Common time management questions for final expense agents are answered here!
Never waste another minute with this one secret answer to all your time-sensitive problems!
I hate to break it to you, folks, but this blog post will not serve as an instant cure-all for your time management struggles. I have, however, gathered some advice from experts around the office and would like to relay that advice here.
“What is the top priority for me as a final expense insurance salesman—what should most of my time be spent doing?”
Wise Advice: Don’t shoot the messenger for this one, guys, but most of the people I asked gave me the same type of answer—if you’re not seeing the results you want at work, you’re not putting in the time necessary to get those results. Final expense insurance is a lucrative business, and you already have the skills and the knowledge to sell the number of policies you need to make ends meet. Think (honestly) about how much time during the work day you spend on Facebook or chatting with a coworker or on the phone with someone other than prospective clients. All of these things are detractors from spending time on your priority, which is WORK. People who ask what they should spend their time doing are the people who are not putting in enough time.
“How much of my time should be spent prospecting vs. reconnecting with old contacts?”
Wise Advice: Making new connections should take more of your time than checking in with old contacts. However, touching base with past clients is a valuable practice that is often forgotten, especially by agents who feel overwhelmed with their workload or who are not very organized. I usually schedule 20 minutes a week where contacting past connections is all I do. I can do this in 20 minutes because I have an organized contact list with a color coding system, so I just move down the list that I have already prepared. If you don’t have something like this already at hand, it may require more time to figure out who you’re touching base with, finding their email address or phone number, then actually reaching out to have that conversation. I can do about 5 people in 20 minutes with my system, and that’s what I would recommend as long as you can do it in under an hour.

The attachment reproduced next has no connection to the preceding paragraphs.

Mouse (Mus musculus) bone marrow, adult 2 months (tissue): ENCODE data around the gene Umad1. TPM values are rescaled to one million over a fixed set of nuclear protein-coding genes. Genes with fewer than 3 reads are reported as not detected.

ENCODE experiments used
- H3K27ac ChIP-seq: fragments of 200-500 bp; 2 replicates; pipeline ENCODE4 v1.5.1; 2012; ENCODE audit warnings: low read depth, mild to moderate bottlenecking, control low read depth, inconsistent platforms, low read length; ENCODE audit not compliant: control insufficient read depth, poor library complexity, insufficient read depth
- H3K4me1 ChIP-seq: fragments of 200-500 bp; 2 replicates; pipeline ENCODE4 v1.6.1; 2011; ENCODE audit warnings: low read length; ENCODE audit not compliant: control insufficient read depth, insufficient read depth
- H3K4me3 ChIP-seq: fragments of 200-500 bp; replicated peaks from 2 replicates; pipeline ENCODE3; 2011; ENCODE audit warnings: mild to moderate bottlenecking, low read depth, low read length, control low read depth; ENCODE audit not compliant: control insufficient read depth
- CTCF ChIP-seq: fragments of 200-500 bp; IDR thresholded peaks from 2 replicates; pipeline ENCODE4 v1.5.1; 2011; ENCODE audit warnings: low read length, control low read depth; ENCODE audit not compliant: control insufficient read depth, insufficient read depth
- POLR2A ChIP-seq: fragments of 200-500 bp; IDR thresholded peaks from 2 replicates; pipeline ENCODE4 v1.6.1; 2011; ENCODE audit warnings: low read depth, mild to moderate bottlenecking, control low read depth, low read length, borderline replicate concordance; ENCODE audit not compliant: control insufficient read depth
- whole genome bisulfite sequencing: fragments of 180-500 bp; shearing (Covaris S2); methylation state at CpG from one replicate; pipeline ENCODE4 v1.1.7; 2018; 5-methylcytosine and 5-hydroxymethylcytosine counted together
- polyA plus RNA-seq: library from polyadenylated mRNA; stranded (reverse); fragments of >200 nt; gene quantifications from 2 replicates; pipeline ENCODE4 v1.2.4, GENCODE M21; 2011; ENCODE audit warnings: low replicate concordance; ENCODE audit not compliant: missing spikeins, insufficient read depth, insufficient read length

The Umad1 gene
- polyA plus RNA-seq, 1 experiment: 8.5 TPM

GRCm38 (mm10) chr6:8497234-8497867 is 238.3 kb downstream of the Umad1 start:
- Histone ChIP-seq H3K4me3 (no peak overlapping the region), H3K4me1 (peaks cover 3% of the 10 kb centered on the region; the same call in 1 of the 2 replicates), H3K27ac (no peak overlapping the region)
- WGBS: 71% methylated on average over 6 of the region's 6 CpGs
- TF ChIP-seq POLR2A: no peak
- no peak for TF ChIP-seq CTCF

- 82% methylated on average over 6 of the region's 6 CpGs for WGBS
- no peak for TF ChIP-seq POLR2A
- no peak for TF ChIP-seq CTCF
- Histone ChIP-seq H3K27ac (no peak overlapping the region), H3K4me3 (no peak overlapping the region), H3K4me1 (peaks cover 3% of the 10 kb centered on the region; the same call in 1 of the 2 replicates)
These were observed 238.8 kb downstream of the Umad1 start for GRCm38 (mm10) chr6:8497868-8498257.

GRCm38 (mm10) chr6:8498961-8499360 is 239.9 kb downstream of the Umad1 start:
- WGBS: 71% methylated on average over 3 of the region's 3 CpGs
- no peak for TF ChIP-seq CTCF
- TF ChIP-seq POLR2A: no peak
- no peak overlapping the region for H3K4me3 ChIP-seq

“On a day to day basis, what’s the best strategy to manage my time?”
Wise Advice: I have heard so many different strategies from agents and executives at all levels of success, so I’ll just list a few common answers:
- Buy an hourly planner
- Create a visual board with weekly and daily goals
- Every morning, create a to-do list and carryover what you didn’t finish
- Set timers on your phone with reminders to switch tasks or reassess your progress
- Create a spreadsheet with sales tasks you’d like to accomplish, then log the minutes/hours you spend on each task over the week
- Divide time up evenly between networking, sales calls, follow up, and paperwork
- Use a task manager app on your phone to keep you accountable
- At the end of each day, log your activities and summarize how much time they took–this will help you find patterns